Public Health Project Topics

Level of Community Engagement in Routine Immunization Service Delivery in Kiyawa Town Jigawa State

Level of Community Engagement in Routine Immunization Service Delivery in Kiyawa Town Jigawa State

Level of Community Engagement in Routine Immunization Service Delivery in Kiyawa Town Jigawa State

Chapter One

General and Specific Objectives

General objective

To identify the level of community engagement in routine immunization service delivery in Kiyawa town, Jigawa State.

Specific objectives

  1. To assess the levels of knowledge of mothers or care givers regarding RI in Kiyawa town
  2. To assess the attitude of mothers or care giver regarding RI in Kiyawa town.
  3. To determine coverage for the various RI antigens among children 12-23 months old in Kiyawa town.
  4. To determine the socio–demographic factors that affects routine immunization coverage among children aged 12 -23 months in Kiyawa town.



 National Programme on Immunization

The Expanded Programme on Immunization (EPI) which was launched by the world Health Organization (WHO) in 1974 globally focused on prevention of six childhood vaccine preventable diseases namely tuberculosis, poliomyelitis, measles, diphtheria, Pertussis (whooping cough) and tetanus. However, high prevalence of some vaccine preventable diseases such as hepatitis and yellow fever has necessitated their inclusion in the national immunization programme of some countries including Nigeria. The Federal government of Nigeria which has pursued an active immunization programme through the Federal Ministry of Health (FMOH) introduced the EPI in 1979. In view of the critical need to enhance the effectiveness of immunization which was fast declining and to meet the global challenges of immunization, the EPI was restructured in 1997 and renamed National programme on immunization (NPI).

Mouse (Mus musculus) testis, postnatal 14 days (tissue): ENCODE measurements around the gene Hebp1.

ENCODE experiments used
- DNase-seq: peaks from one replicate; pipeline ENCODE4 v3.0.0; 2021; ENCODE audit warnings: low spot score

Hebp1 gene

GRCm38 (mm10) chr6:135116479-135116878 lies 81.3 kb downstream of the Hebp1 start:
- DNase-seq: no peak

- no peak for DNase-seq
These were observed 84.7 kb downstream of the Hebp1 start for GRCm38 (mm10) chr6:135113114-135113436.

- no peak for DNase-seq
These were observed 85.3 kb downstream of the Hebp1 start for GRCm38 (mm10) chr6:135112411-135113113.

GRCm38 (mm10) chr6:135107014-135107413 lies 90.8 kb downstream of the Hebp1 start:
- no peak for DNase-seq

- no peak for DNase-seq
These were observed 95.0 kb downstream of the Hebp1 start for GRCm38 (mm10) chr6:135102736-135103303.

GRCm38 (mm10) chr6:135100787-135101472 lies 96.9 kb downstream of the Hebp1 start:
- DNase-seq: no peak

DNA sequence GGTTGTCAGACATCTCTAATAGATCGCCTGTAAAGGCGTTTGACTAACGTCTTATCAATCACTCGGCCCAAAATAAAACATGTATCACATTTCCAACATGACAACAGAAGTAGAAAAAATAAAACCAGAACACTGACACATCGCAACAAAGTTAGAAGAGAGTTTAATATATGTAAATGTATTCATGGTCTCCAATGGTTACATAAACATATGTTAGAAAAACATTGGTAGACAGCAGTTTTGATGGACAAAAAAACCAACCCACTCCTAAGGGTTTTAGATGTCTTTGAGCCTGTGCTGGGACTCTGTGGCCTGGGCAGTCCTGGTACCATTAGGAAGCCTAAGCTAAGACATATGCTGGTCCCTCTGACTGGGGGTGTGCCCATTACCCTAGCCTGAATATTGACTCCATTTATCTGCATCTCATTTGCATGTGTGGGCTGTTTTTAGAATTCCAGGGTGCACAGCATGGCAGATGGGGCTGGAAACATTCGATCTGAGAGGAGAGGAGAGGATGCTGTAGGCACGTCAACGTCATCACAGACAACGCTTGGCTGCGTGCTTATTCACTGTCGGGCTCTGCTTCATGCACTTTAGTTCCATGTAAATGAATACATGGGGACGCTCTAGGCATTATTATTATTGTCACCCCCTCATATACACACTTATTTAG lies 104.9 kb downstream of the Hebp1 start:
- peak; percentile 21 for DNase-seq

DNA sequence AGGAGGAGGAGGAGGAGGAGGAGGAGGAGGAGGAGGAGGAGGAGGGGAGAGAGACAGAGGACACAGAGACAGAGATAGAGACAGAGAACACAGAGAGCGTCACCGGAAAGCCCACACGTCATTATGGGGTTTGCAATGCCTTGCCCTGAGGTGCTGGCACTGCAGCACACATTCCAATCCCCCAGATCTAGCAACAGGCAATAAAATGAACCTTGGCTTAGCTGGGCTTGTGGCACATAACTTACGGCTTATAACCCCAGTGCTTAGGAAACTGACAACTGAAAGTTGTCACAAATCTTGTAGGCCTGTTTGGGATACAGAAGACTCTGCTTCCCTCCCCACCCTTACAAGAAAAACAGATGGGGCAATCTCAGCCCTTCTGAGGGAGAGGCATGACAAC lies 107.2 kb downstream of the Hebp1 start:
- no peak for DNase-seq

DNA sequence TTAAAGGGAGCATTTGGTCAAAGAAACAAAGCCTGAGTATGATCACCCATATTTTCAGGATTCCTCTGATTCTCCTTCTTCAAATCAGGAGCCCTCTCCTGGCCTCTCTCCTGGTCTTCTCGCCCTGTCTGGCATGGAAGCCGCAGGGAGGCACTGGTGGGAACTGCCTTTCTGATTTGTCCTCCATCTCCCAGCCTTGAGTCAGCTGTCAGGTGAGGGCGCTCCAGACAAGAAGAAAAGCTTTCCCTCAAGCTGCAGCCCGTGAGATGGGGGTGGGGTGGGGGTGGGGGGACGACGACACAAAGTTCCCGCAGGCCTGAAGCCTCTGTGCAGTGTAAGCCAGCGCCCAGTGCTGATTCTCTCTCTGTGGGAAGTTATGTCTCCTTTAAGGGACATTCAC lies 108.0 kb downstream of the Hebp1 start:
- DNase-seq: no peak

Following the Health Sector Reform of 2007, the NPI was merged with the National Primary Health Care Development Agency (NPHCDA) which is charged with the responsibility of effectively controlling through provision of vaccines and immunization guidelines, the occurrence of the eight vaccines preventable diseases (VPDs) earlier mentioned. Currently, the country has introduced the Haemophilus Influenzae type b vaccine as Penta-valent vaccine into its EPI programme in order to reduce substantially child mortality from pneumonia and meningitis.

In Nigeria, the government provide vaccines and immunization services free to all eligible populations through the functional Primary Health Care (PHC) centres government and private health facilities. The Target Groups for Immunization in Nigeria are: Children 0 – 11 months, Children 0 – 59 months, Women of child bearing age 15 – 49 years, Other at – risk groups especially in outbreak situation and those travelling to endemic areas and International travellers. The traditional routine immunization vaccines that are administered in Nigeria are nine and they include Bacille-Calmette Guerin (BCG) for tuberculosis, oral polio vaccine (OPV) for poliomyelitis, Penta-valent vaccine for diphtheria, Pertussis, tetanus, hepatitis b and Haemophilus Influenzae type b, measles and yellow fever vaccines.

Nigeria routine immunization schedule is designed to include all children aged 0 – 1 year who are to receive one dose of BCG vaccine which is given at birth, 3 doses of Pentavalent vaccines given as Pentavalent 1 at 6 weeks of age, Pentavalent 2 at 10 weeks of age and Pentavalent 3 at 14 weeks of age, 4 doses of OPV given as OPV0 at birth, OPV1 at 6 weeks, OPV2 10 weeks and OPV3 14 weeks of age, 4 doses of Hepatitis B vaccines given as HepB0 birth while the remaining are given as Pentavalent vaccine at 6 weeks, 10 weeks and 14 weeks of age, one dose of Measles vaccine is given at 9 months of age and one dose of Yellow Fever vaccine also given at 9 months of age.7,12

The funding of immunization is a collective responsibility of the Federal, State and Local Governments. However, external donors/development partners such as World Bank, European commission, USAID, WHO, DFID, UNICEF, GAVI are explored for financing immunization services on a sustainable basis.7